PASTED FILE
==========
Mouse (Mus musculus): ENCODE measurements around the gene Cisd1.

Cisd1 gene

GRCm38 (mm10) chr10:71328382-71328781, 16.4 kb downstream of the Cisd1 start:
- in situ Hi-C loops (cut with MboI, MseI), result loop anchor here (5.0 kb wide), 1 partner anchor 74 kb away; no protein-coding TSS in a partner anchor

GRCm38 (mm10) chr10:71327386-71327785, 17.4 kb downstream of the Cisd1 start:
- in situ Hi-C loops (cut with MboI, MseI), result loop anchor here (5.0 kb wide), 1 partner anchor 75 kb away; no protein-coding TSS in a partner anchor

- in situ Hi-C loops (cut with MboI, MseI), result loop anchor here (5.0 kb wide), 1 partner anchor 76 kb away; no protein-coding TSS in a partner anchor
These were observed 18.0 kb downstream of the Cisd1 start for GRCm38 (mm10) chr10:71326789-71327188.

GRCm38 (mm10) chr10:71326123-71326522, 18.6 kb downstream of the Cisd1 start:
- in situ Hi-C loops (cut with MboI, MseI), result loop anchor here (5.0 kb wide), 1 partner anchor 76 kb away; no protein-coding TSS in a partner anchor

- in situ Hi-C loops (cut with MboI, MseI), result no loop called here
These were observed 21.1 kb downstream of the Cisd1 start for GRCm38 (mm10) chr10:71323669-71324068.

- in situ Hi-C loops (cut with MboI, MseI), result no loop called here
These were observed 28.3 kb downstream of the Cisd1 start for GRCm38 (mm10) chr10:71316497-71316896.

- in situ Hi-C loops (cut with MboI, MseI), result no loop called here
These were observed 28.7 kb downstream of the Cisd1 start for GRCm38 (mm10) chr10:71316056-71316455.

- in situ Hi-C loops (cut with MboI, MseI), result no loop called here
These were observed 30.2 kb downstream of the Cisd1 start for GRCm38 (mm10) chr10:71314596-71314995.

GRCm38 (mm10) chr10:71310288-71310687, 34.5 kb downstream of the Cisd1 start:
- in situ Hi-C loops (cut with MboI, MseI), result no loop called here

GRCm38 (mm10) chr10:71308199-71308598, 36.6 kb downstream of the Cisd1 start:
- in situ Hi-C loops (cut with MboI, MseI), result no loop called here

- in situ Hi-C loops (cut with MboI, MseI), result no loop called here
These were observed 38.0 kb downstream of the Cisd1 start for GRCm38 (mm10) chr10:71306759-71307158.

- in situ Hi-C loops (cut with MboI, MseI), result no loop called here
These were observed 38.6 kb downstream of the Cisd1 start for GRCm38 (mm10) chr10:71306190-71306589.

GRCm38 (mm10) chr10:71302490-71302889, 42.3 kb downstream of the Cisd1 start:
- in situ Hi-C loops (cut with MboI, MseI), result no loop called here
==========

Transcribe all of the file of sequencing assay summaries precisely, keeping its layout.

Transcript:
Mouse (Mus musculus): ENCODE measurements around the gene Cisd1.

Cisd1 gene

GRCm38 (mm10) chr10:71328382-71328781, 16.4 kb downstream of the Cisd1 start:
- in situ Hi-C loops (cut with MboI, MseI), result loop anchor here (5.0 kb wide), 1 partner anchor 74 kb away; no protein-coding TSS in a partner anchor

GRCm38 (mm10) chr10:71327386-71327785, 17.4 kb downstream of the Cisd1 start:
- in situ Hi-C loops (cut with MboI, MseI), result loop anchor here (5.0 kb wide), 1 partner anchor 75 kb away; no protein-coding TSS in a partner anchor

- in situ Hi-C loops (cut with MboI, MseI), result loop anchor here (5.0 kb wide), 1 partner anchor 76 kb away; no protein-coding TSS in a partner anchor
These were observed 18.0 kb downstream of the Cisd1 start for GRCm38 (mm10) chr10:71326789-71327188.

GRCm38 (mm10) chr10:71326123-71326522, 18.6 kb downstream of the Cisd1 start:
- in situ Hi-C loops (cut with MboI, MseI), result loop anchor here (5.0 kb wide), 1 partner anchor 76 kb away; no protein-coding TSS in a partner anchor

- in situ Hi-C loops (cut with MboI, MseI), result no loop called here
These were observed 21.1 kb downstream of the Cisd1 start for GRCm38 (mm10) chr10:71323669-71324068.

- in situ Hi-C loops (cut with MboI, MseI), result no loop called here
These were observed 28.3 kb downstream of the Cisd1 start for GRCm38 (mm10) chr10:71316497-71316896.

- in situ Hi-C loops (cut with MboI, MseI), result no loop called here
These were observed 28.7 kb downstream of the Cisd1 start for GRCm38 (mm10) chr10:71316056-71316455.

- in situ Hi-C loops (cut with MboI, MseI), result no loop called here
These were observed 30.2 kb downstream of the Cisd1 start for GRCm38 (mm10) chr10:71314596-71314995.

GRCm38 (mm10) chr10:71310288-71310687, 34.5 kb downstream of the Cisd1 start:
- in situ Hi-C loops (cut with MboI, MseI), result no loop called here

GRCm38 (mm10) chr10:71308199-71308598, 36.6 kb downstream of the Cisd1 start:
- in situ Hi-C loops (cut with MboI, MseI), result no loop called here

- in situ Hi-C loops (cut with MboI, MseI), result no loop called here
These were observed 38.0 kb downstream of the Cisd1 start for GRCm38 (mm10) chr10:71306759-71307158.

- in situ Hi-C loops (cut with MboI, MseI), result no loop called here
These were observed 38.6 kb downstream of the Cisd1 start for GRCm38 (mm10) chr10:71306190-71306589.

GRCm38 (mm10) chr10:71302490-71302889, 42.3 kb downstream of the Cisd1 start:
- in situ Hi-C loops (cut with MboI, MseI), result no loop called here